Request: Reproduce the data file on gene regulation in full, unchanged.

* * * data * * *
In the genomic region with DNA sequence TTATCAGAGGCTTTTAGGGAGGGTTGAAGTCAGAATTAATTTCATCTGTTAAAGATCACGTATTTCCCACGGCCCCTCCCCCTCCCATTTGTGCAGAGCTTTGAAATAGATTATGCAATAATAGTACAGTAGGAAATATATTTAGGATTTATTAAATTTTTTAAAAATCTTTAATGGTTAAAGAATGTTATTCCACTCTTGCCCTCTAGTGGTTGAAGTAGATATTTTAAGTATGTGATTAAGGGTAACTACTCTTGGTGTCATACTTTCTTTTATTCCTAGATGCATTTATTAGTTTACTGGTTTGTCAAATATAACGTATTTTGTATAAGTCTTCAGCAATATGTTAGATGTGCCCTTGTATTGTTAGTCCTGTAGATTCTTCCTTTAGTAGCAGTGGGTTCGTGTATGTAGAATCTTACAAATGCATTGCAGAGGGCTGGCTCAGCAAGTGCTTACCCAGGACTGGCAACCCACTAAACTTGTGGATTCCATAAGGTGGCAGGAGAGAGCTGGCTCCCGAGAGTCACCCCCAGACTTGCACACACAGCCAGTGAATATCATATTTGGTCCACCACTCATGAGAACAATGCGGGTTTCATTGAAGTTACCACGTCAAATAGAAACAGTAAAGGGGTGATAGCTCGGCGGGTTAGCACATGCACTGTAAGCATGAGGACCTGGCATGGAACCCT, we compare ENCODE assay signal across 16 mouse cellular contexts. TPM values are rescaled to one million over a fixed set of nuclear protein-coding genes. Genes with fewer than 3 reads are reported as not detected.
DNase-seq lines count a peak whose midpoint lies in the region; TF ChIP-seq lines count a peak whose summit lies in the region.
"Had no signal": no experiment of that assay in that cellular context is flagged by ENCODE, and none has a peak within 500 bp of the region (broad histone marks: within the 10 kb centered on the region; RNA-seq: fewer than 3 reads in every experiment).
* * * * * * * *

In the genomic region with DNA sequence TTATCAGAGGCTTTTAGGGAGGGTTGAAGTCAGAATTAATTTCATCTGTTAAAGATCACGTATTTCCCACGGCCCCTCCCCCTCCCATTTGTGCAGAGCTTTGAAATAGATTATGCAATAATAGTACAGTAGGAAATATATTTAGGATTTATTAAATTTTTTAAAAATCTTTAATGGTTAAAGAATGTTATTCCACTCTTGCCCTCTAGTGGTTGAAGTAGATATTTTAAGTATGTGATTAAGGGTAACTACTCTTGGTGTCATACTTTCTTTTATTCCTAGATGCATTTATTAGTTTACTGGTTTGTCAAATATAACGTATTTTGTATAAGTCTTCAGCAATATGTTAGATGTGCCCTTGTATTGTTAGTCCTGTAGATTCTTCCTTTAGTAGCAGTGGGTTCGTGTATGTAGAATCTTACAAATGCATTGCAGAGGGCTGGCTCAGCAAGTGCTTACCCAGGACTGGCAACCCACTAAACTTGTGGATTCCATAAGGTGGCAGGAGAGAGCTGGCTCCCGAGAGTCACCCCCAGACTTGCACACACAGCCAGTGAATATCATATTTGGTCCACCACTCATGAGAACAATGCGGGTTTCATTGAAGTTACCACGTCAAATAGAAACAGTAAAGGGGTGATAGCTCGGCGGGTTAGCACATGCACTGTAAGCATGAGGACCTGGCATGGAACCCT, we compare ENCODE assay signal across 16 mouse cellular contexts. TPM values are rescaled to one million over a fixed set of nuclear protein-coding genes. Genes with fewer than 3 reads are reported as not detected.
DNase-seq lines count a peak whose midpoint lies in the region; TF ChIP-seq lines count a peak whose summit lies in the region.
"Had no signal": no experiment of that assay in that cellular context is flagged by ENCODE, and none has a peak within 500 bp of the region (broad histone marks: within the 10 kb centered on the region; RNA-seq: fewer than 3 reads in every experiment).